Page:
Regional Perspectives at the ITU (#3): The Americas

1 Nov 2018

By Richard Wingfield

In this series of blogposts, we’ve been taking a look at the different regional perspectives at the ITU and how these are manifested through the different regional groupings. In previous posts we have looked at Europe (and CEPT) and Africa (ATU). In this post, we turn to the Americas, and its regional grouping, the Inter-American Telecommunication Commission (CITEL).




The regional grouping for the entirety of the Americas is CITEL, the Comisión Interamericana de Telecomunicaciones (in English, the Inter-American Telecommunication Commission). An entity of the Organization of American States, it was established in 1923 with the original name of the Inter-American Electrical Communication Commission. It took its present name in 1993, when it also adopted its Statute.

CITEL’s objectives, as set out in this Statute, focus on the development of telecommunications across the region, the provision of assistance to member states on telecommunications systems and networks, and supporting the promotion of technical standards and criteria within the ITU’s framework.

In terms of membership, CITEL has two kinds: full members and associate members. All 35 OAS member states are members of CITEL and are able to fully participate in all activities, meetings and committees of CITEL. Associate membership is open to “any recognized operating agency or scientific or industrial organization, with the approval of the corresponding member state of CITEL”, but the role is limited to participation (without voting rights) in the Permanent Consultative Committees.

As well as a secretariat, CITEL has three bodies: the CITEL Assembly which is a high-level meeting of all member states held every four years; the Permanent Executive Committee (COM/CITEL), the executive organ of CITEL which comprises eleven member states and meets at least once a year to oversee the organisation’s administration; and the Permanent Consultative Committees which provide advice to entities in the “regional telecommunications sector”. There are two PCCs, one focusing on telecommunications and ICTS, and the other on radiocommunications and spectrum.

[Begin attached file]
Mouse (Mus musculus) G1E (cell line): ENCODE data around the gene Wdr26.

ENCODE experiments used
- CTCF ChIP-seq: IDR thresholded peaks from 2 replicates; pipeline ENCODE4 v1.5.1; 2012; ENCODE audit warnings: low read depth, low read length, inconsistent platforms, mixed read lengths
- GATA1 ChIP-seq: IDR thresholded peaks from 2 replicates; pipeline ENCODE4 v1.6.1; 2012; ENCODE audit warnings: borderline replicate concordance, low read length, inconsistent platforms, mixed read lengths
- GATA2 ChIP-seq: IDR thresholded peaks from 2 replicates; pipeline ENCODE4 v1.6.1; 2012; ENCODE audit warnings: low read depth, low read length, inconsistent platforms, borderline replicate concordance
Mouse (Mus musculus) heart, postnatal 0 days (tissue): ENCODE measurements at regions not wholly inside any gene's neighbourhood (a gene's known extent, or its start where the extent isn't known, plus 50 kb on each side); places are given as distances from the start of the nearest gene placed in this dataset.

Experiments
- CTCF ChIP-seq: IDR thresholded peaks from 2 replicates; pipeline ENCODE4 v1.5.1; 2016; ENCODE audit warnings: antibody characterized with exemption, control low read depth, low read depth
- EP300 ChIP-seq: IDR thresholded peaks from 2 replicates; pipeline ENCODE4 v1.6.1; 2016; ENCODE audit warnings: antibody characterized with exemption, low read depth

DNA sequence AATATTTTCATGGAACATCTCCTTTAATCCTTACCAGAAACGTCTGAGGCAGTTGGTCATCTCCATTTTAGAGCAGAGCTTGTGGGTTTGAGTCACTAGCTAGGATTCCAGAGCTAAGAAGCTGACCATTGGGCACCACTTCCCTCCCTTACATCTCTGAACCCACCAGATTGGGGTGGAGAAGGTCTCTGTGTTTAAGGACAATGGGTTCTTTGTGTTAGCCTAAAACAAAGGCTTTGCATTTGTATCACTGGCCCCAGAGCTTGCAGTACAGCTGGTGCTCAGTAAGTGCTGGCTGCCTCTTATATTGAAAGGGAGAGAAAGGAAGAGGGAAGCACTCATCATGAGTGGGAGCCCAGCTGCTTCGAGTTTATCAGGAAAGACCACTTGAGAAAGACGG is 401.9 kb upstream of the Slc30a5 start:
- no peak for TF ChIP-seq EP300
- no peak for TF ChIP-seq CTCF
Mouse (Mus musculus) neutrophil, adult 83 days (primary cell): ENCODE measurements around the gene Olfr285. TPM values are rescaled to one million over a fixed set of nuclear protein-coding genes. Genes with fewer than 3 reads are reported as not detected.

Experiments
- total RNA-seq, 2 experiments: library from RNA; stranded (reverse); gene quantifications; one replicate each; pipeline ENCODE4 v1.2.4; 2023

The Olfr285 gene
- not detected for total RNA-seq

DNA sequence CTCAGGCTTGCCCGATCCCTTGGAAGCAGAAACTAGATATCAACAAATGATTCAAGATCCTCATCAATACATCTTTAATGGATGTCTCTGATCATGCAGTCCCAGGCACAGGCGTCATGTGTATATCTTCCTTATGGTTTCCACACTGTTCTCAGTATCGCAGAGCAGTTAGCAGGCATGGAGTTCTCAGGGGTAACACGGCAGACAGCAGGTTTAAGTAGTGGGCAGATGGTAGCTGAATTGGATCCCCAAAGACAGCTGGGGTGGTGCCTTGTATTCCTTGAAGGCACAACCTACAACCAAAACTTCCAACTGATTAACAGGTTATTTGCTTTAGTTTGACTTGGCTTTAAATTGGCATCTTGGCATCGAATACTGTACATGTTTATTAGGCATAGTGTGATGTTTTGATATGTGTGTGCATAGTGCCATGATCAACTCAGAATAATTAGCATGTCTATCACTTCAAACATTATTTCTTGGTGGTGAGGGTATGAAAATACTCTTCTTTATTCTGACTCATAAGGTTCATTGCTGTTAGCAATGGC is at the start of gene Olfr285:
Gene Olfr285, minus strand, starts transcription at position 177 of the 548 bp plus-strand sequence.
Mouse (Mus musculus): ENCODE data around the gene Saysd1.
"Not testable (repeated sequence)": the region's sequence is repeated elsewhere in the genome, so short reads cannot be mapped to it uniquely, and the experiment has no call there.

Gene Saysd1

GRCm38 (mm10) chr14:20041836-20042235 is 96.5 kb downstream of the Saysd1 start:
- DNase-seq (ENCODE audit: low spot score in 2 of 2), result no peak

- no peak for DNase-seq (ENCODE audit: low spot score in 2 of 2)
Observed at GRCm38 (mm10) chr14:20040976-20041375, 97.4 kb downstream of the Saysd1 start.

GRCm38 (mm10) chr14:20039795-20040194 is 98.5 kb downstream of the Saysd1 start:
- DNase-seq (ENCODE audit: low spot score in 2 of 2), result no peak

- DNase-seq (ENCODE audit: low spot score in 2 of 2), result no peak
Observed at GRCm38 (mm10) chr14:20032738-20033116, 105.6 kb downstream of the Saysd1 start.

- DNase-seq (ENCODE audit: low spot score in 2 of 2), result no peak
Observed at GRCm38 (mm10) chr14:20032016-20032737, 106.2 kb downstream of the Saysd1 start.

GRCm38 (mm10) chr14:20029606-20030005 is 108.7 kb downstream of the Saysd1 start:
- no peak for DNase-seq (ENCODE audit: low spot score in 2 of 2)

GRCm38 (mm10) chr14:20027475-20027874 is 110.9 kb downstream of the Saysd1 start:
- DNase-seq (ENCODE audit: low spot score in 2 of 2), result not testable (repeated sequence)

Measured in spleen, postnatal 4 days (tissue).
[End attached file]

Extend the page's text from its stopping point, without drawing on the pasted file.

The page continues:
Within COM/CITEL, there is a Conference Preparatory Working Group to address Regional Preparations for World Conferences and Meetings. It is this working group that leads on coordination of CITEL member states for Plenipot, and is where they discuss positions and agree common proposals (known as either CITEL Common Proposals or Inter-American Proposals (IAPs). As part of COM/CITEL, it is only open to CITEL member states, and not associate members.

As in the other regional groupings, levels of engagement and activity among CITEL’s members varies. However, five members in particular tend to take the lead within the grouping and are particularly influential and active. These are the USA, Canada, Brazil, Mexico, and Argentina. The USA’s delegation at the 2014 Plenipot was the second largest overall, after the host country, with over 120 members.


Motivations and priorities ahead of Plenipot 2018

As with the other regional groupings, CITEL does not make its strategy and priorities for Plenipot public. However, the final report of the CITEL Assembly adopted in March 2018, as well as the IAPs that have been published (see below), do provide some insight as to CITEL’s approach to Plenipot 2018:

1. There is little enthusiasm for any ITU mandate expansion

The IAPs published so far don’t contain any proposals which would lead to any expansion in the mandate of the ITU on the policy issues to which the proposals relate.  Indeed, some – particularly the IAP relating to the ITU’s Resolution on cybersecurity –would trim back the existing mandate. (One possible future exception is on Over the Top (OTT) services, where some CITEL states, including Brazil, have expressed support for regulation, including through the ITU).

CITEL’s lack of interest in ITU mandate expansion may be explained by a desire to keep  work on internet-related policy issues at the national and regional, rather than global, level. Their their 2018-22 Strategic Plan seems to suggest as much, with its decidedly regional focus, and emphasis on exchanging of best practices, rather than standards-setting.

2. Support for multistakeholder participation in policy discussions

The IAP on international internet-related public policy issues proposes greater involvement of different stakeholders in consultations and deliberations at the ITU. This approach is reflected in one of the Resolutions adopted by CITEL at its Assembly in 2018, which notes that “the engagement and active participation of the telecommunications/ICT and other key stakeholders such as civil society, academia and the Internet technical community, greatly contributes to the work of CITEL and favors, inter-alia, the development of regulatory environments that promote competition, investment, entrepreneurship and innovation”. CITEL and its member states are therefore likely to be open to greater involvement of different stakeholders in aspects of the ITU’s work.


CITEL’s approach TO specific issues